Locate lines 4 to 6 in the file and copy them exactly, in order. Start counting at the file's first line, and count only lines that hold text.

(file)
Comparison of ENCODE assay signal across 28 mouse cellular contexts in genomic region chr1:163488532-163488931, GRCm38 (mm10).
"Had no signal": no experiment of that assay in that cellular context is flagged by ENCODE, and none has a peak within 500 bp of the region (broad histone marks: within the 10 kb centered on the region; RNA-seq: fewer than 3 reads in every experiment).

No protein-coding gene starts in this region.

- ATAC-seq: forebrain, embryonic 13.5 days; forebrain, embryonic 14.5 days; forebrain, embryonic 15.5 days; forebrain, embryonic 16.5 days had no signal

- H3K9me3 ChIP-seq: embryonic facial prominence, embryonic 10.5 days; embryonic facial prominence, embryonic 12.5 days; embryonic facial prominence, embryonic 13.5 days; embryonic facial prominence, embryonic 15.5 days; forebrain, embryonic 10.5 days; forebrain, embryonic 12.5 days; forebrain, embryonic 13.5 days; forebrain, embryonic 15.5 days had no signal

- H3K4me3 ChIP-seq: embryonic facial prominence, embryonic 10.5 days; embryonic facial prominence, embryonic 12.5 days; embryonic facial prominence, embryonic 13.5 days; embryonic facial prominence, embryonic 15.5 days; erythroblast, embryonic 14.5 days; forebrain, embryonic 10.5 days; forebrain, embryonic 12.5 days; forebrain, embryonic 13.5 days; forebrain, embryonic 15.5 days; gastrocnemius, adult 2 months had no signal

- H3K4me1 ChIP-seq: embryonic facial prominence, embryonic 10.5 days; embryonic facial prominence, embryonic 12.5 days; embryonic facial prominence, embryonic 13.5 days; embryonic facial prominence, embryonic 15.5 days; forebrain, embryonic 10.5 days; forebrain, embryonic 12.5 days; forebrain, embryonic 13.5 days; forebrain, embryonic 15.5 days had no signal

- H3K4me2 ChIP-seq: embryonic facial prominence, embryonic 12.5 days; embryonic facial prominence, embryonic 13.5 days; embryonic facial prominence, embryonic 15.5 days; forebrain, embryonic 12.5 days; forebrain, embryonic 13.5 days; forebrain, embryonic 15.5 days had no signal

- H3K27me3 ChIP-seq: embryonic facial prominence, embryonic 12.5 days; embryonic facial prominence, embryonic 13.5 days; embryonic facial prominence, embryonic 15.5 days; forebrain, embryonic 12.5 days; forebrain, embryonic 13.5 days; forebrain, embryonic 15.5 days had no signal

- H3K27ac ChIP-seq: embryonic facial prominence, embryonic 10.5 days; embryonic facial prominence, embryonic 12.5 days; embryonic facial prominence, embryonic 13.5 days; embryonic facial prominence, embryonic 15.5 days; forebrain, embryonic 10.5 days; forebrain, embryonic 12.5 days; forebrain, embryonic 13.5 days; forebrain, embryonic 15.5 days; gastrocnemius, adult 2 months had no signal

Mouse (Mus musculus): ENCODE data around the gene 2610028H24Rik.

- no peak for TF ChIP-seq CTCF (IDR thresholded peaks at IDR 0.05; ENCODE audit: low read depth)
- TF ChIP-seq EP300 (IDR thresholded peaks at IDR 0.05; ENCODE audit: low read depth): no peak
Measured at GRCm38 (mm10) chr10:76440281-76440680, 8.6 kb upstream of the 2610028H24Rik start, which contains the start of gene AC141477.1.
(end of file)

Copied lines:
- ATAC-seq: forebrain, embryonic 13.5 days; forebrain, embryonic 14.5 days; forebrain, embryonic 15.5 days; forebrain, embryonic 16.5 days had no signal

- H3K9me3 ChIP-seq: embryonic facial prominence, embryonic 10.5 days; embryonic facial prominence, embryonic 12.5 days; embryonic facial prominence, embryonic 13.5 days; embryonic facial prominence, embryonic 15.5 days; forebrain, embryonic 10.5 days; forebrain, embryonic 12.5 days; forebrain, embryonic 13.5 days; forebrain, embryonic 15.5 days had no signal

- H3K4me3 ChIP-seq: embryonic facial prominence, embryonic 10.5 days; embryonic facial prominence, embryonic 12.5 days; embryonic facial prominence, embryonic 13.5 days; embryonic facial prominence, embryonic 15.5 days; erythroblast, embryonic 14.5 days; forebrain, embryonic 10.5 days; forebrain, embryonic 12.5 days; forebrain, embryonic 13.5 days; forebrain, embryonic 15.5 days; gastrocnemius, adult 2 months had no signal